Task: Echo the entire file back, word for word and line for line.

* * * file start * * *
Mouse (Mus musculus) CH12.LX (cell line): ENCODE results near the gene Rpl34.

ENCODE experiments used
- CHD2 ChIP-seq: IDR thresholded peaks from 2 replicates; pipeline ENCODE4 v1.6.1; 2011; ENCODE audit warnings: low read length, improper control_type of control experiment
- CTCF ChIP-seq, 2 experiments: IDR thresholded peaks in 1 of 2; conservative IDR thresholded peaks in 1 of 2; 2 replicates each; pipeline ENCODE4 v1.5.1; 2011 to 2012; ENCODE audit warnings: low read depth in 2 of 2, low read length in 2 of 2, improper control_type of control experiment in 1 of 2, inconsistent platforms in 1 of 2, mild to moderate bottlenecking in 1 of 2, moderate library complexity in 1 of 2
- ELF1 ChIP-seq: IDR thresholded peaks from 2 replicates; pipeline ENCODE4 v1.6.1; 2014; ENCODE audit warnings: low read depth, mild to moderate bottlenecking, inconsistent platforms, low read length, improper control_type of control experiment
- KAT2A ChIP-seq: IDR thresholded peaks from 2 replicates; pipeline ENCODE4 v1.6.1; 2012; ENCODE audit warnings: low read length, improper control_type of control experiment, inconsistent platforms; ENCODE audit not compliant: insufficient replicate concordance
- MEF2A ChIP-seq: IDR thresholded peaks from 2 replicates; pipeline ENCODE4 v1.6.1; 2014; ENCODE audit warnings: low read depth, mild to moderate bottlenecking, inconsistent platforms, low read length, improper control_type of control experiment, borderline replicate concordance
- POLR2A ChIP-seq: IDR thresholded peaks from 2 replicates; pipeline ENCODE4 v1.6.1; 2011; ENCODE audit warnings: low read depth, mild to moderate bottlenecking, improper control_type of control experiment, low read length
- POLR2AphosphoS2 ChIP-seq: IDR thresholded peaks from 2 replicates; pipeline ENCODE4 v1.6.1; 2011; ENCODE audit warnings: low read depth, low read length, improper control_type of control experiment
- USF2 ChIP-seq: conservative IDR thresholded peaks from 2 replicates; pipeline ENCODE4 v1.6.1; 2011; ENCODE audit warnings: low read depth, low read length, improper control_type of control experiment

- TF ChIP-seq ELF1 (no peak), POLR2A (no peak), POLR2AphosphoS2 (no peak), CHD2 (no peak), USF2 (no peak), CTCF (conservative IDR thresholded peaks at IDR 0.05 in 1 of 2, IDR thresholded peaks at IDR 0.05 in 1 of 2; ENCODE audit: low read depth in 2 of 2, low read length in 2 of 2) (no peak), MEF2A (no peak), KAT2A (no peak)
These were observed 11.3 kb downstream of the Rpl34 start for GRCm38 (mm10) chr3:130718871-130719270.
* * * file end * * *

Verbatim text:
Mouse (Mus musculus) CH12.LX (cell line): ENCODE results near the gene Rpl34.

ENCODE experiments used
- CHD2 ChIP-seq: IDR thresholded peaks from 2 replicates; pipeline ENCODE4 v1.6.1; 2011; ENCODE audit warnings: low read length, improper control_type of control experiment
- CTCF ChIP-seq, 2 experiments: IDR thresholded peaks in 1 of 2; conservative IDR thresholded peaks in 1 of 2; 2 replicates each; pipeline ENCODE4 v1.5.1; 2011 to 2012; ENCODE audit warnings: low read depth in 2 of 2, low read length in 2 of 2, improper control_type of control experiment in 1 of 2, inconsistent platforms in 1 of 2, mild to moderate bottlenecking in 1 of 2, moderate library complexity in 1 of 2
- ELF1 ChIP-seq: IDR thresholded peaks from 2 replicates; pipeline ENCODE4 v1.6.1; 2014; ENCODE audit warnings: low read depth, mild to moderate bottlenecking, inconsistent platforms, low read length, improper control_type of control experiment
- KAT2A ChIP-seq: IDR thresholded peaks from 2 replicates; pipeline ENCODE4 v1.6.1; 2012; ENCODE audit warnings: low read length, improper control_type of control experiment, inconsistent platforms; ENCODE audit not compliant: insufficient replicate concordance
- MEF2A ChIP-seq: IDR thresholded peaks from 2 replicates; pipeline ENCODE4 v1.6.1; 2014; ENCODE audit warnings: low read depth, mild to moderate bottlenecking, inconsistent platforms, low read length, improper control_type of control experiment, borderline replicate concordance
- POLR2A ChIP-seq: IDR thresholded peaks from 2 replicates; pipeline ENCODE4 v1.6.1; 2011; ENCODE audit warnings: low read depth, mild to moderate bottlenecking, improper control_type of control experiment, low read length
- POLR2AphosphoS2 ChIP-seq: IDR thresholded peaks from 2 replicates; pipeline ENCODE4 v1.6.1; 2011; ENCODE audit warnings: low read depth, low read length, improper control_type of control experiment
- USF2 ChIP-seq: conservative IDR thresholded peaks from 2 replicates; pipeline ENCODE4 v1.6.1; 2011; ENCODE audit warnings: low read depth, low read length, improper control_type of control experiment

- TF ChIP-seq ELF1 (no peak), POLR2A (no peak), POLR2AphosphoS2 (no peak), CHD2 (no peak), USF2 (no peak), CTCF (conservative IDR thresholded peaks at IDR 0.05 in 1 of 2, IDR thresholded peaks at IDR 0.05 in 1 of 2; ENCODE audit: low read depth in 2 of 2, low read length in 2 of 2) (no peak), MEF2A (no peak), KAT2A (no peak)
These were observed 11.3 kb downstream of the Rpl34 start for GRCm38 (mm10) chr3:130718871-130719270.